Eye in the Sky
By Philip K. Dick; Performed by Dan John Miller
Publisher: Brilliance Audio
8 hours [UNABRIDGED]
Themes: / theology / altered reality / science fiction / particle accelerator / dystopia /
When a routine tour of a particle accelerator goes awry, Jack Hamilton and the rest of his tour group find themselves in a world ruled by Old Testament morality, where the smallest infraction can bring about a plague of locusts. Escape from that world is not the end, though, as they plunge into a Communist dystopia and a world where everything is an enemy. Philip K. Dick was aggressively individualistic, and no worldview is safe from his acerbic and hilarious takedowns. Eye in the Sky blends the thrills and the jokes to craft a startling morality lesson hidden inside a comedy.
Eye in the Sky is Philip K. Dick’s 5th published novel, and although his earlier work touched on many themes that would continue throughout his career, this book is one of the first to develop these themes in full. The focus is on a technological mishap that sends Jack Hamilton and 7 other individuals into what amounts to a shared consensual hallucination. The characters quickly find their mutual realities at odds with one another. During the first of these alternate worlds, Philip K. Dick has fun with another of his favorite topics – theology, and it is from this segment that the title Eye in the Sky originates.
Dick’s humor is also more present in this novel than in his previous works. Narrator Dan John Miller is very successful in capturing the sarcasm found in character Jack Hamilton’s dialogue. In addition to humor, horror elements can also be found during another segment late in the story involving a haunted house of sorts. With all of the mind-bending excitement throughout most of the book, the ending may seem anti-climactic; however, I felt the ending was consistent with the author’s own philosophy and would recommend Eye in the Sky as a great place to start for someone interested in the earlier work of Philip K. Dick.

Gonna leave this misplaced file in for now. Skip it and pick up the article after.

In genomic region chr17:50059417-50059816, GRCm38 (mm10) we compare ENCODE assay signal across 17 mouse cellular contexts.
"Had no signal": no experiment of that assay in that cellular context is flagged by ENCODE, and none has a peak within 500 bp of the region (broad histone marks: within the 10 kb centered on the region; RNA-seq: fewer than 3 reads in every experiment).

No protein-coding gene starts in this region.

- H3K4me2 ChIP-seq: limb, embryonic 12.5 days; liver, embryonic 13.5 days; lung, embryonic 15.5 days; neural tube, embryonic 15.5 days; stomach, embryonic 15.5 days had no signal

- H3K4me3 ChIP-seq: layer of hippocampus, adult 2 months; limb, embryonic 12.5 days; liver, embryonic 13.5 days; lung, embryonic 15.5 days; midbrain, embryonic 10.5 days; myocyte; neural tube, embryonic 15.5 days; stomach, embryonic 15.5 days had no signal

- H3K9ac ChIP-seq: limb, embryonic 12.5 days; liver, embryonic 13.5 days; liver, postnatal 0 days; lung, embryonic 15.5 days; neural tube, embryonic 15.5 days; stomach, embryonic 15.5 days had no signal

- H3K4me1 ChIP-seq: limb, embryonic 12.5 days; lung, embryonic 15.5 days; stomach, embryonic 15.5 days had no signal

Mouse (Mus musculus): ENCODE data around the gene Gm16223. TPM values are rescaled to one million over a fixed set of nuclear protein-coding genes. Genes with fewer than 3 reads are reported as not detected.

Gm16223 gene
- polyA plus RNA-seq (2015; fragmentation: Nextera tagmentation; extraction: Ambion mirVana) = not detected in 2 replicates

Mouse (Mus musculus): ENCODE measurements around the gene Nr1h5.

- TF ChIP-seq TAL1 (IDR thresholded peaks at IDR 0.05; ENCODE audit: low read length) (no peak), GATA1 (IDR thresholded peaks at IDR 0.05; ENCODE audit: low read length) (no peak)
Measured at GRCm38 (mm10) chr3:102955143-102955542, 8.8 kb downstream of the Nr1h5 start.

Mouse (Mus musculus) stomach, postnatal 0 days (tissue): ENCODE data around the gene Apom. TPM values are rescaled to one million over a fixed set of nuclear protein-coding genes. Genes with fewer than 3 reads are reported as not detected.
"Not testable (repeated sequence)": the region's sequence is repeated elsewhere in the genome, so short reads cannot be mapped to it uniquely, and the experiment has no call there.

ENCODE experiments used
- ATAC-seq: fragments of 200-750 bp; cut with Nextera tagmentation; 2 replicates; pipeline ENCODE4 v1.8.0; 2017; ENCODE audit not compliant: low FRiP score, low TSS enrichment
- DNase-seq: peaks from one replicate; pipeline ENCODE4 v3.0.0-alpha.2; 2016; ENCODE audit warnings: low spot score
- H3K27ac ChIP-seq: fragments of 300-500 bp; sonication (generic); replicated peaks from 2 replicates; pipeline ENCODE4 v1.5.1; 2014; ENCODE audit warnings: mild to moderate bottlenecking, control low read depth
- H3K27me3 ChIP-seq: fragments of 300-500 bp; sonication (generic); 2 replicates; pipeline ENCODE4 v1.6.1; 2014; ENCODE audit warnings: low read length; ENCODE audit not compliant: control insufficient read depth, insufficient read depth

Posted by Dan VK
Talked about on today’s show:
Xe is a family name, xenon, a rare poisonous gas, a noble gas, the Going Public project, poems, stories, D.H. Lawrence, Banned Books Weeks, Lady Chatterley’s Lover, The Yellow Wallpaper by Charlotte Perkins Gilman, Peter Davies, Little Fictions, Why I Wrote The Yellow Wallpaper, first person narration, changing sides, Herland, The Pit And The Pendulum by Edgar Allan Poe, suspense, Paul Michael Garcia, 36 stories, 1 essay, Simon Vance, 1 speech, Dion Graham, Abraham Lincoln, blog hopping throughout the month of June, Downpour.com, verklempt, Xe Sands narrates literary fiction, general fiction, and romance, beefcake, a melodramatic emotional journey, Magnificence, The Vanishers, The Bostonians by Henry James, paranormal romance, urban fantasy, Three Days To Dead, Hexes and Hemlines, cozy mysteries, Washington, Juliet Blackwell, a familiar pig, literary fiction vs. general fiction, W.W. Norton, Anton Chekhov, Digital Divide: Writings for and Against Facebook, YouTube, Texting, and the Age of Social Networking by Mark Bauerlein, the culture of SoundCloud, bulletin board systems, here’s what happens when a spider lands on you when you’re recording a love theme, Xe Sands on Twitter is @xesands, coffee, how to start on Twitter, pre-reading, pronunciation, questions, post-apocalyptic Seattle, Tarnished And Torn, The Cursed (League of the Black Swan, #1) by Alyssa Day, Reachout And Read, Cassandra Campbell, Dick Hill, Mark Twain, Luke Daniels, Philip K. Dick, Kevin Hearne, Patrick Lawlor, The Lottery Ticket by Anton Chekov, next year?, LittleFiction.com, Amanda Leduc.
Posted by Jesse Willis
The SFFaudio Podcast #213 – Scott, Jesse, and Tamahome talk about the Audible.com audiobook The Cyberiad: Fables for the Cybernetic Age by Stanisław Lem
Talked about on today’s show: